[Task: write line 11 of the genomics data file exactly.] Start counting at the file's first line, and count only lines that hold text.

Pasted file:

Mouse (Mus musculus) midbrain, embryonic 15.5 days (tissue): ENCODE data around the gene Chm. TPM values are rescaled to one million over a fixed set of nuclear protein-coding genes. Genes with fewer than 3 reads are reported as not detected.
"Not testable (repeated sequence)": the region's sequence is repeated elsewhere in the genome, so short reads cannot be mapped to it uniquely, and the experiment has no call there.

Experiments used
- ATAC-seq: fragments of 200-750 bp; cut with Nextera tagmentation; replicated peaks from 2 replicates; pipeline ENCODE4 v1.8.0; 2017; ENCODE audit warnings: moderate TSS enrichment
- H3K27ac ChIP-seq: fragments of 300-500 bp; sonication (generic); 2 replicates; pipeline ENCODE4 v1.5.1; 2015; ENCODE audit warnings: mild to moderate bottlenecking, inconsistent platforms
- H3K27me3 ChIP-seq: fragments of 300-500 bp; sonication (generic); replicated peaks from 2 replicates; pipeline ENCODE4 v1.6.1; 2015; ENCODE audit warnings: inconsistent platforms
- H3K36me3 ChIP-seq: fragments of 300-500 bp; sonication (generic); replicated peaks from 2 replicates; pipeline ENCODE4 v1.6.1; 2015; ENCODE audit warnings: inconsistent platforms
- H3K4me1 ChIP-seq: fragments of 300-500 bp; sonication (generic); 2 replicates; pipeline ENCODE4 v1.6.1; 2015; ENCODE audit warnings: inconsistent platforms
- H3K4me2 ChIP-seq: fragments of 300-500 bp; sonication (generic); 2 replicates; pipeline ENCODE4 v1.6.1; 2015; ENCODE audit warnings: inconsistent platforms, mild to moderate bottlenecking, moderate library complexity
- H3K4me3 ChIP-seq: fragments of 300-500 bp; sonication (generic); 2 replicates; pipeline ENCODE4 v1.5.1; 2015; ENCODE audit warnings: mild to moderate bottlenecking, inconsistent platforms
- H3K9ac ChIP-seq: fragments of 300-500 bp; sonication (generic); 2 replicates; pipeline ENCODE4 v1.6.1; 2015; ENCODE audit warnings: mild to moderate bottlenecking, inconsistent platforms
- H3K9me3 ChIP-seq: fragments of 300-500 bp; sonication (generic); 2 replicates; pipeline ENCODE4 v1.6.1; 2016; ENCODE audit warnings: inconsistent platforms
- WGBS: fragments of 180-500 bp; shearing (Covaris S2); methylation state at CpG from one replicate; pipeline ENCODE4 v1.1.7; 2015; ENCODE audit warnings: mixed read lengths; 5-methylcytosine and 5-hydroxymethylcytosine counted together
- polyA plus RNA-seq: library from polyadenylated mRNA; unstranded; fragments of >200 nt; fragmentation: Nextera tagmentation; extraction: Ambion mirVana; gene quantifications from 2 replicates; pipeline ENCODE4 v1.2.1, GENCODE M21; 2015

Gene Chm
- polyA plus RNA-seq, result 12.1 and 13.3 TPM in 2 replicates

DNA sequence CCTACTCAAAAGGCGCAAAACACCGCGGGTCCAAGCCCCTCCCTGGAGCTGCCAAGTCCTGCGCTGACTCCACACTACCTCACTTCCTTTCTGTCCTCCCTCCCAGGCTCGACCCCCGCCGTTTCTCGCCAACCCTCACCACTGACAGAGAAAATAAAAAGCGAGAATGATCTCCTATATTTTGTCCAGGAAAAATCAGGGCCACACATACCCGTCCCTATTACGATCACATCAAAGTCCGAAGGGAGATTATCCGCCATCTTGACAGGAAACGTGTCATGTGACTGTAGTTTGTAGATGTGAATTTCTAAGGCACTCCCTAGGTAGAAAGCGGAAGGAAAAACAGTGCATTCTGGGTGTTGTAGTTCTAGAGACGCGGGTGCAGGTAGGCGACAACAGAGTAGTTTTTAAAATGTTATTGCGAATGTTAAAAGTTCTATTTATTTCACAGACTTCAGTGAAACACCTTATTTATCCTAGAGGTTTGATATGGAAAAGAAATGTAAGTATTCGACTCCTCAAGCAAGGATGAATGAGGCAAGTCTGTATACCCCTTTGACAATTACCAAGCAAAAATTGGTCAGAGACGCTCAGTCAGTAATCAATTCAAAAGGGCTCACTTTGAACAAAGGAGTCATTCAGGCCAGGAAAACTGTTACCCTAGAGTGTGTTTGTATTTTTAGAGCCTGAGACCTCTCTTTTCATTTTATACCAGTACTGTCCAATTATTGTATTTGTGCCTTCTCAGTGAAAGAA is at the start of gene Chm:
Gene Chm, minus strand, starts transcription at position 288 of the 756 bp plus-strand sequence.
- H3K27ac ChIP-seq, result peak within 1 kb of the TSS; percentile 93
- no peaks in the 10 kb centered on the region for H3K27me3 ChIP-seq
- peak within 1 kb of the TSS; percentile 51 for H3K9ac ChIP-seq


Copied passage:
- H3K9ac ChIP-seq: fragments of 300-500 bp; sonication (generic); 2 replicates; pipeline ENCODE4 v1.6.1; 2015; ENCODE audit warnings: mild to moderate bottlenecking, inconsistent platforms